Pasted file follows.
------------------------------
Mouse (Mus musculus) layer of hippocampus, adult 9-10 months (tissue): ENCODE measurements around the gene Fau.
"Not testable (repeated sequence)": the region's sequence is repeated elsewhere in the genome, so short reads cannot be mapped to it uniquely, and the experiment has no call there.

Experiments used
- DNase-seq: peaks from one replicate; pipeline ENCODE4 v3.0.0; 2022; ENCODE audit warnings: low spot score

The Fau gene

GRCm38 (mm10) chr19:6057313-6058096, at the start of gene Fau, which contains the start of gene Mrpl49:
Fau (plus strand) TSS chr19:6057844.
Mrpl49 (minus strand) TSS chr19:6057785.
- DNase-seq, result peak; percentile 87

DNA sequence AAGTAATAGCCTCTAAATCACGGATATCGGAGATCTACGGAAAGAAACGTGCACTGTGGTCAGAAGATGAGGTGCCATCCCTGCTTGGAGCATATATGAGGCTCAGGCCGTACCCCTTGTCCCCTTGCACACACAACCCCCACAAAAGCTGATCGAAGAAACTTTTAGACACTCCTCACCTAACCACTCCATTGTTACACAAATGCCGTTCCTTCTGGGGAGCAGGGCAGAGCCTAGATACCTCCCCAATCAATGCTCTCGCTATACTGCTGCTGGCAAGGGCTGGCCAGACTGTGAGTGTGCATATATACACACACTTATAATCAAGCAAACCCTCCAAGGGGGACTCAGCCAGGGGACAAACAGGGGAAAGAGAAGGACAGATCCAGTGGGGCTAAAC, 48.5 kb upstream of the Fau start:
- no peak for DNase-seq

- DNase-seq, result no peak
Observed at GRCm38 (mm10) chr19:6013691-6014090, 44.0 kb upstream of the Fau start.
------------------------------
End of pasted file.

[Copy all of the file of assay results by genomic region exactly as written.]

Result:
Mouse (Mus musculus) layer of hippocampus, adult 9-10 months (tissue): ENCODE measurements around the gene Fau.
"Not testable (repeated sequence)": the region's sequence is repeated elsewhere in the genome, so short reads cannot be mapped to it uniquely, and the experiment has no call there.

Experiments used
- DNase-seq: peaks from one replicate; pipeline ENCODE4 v3.0.0; 2022; ENCODE audit warnings: low spot score

The Fau gene

GRCm38 (mm10) chr19:6057313-6058096, at the start of gene Fau, which contains the start of gene Mrpl49:
Fau (plus strand) TSS chr19:6057844.
Mrpl49 (minus strand) TSS chr19:6057785.
- DNase-seq, result peak; percentile 87

DNA sequence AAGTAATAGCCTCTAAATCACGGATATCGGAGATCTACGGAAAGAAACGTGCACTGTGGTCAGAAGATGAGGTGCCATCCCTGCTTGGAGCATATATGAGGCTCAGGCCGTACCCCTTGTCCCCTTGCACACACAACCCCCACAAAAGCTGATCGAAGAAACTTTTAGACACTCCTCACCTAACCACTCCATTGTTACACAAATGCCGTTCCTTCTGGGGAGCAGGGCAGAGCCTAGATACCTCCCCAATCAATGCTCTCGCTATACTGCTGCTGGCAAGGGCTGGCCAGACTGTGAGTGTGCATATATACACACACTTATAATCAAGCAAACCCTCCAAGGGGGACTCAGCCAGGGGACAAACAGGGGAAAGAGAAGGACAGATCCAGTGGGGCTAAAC, 48.5 kb upstream of the Fau start:
- no peak for DNase-seq

- DNase-seq, result no peak
Observed at GRCm38 (mm10) chr19:6013691-6014090, 44.0 kb upstream of the Fau start.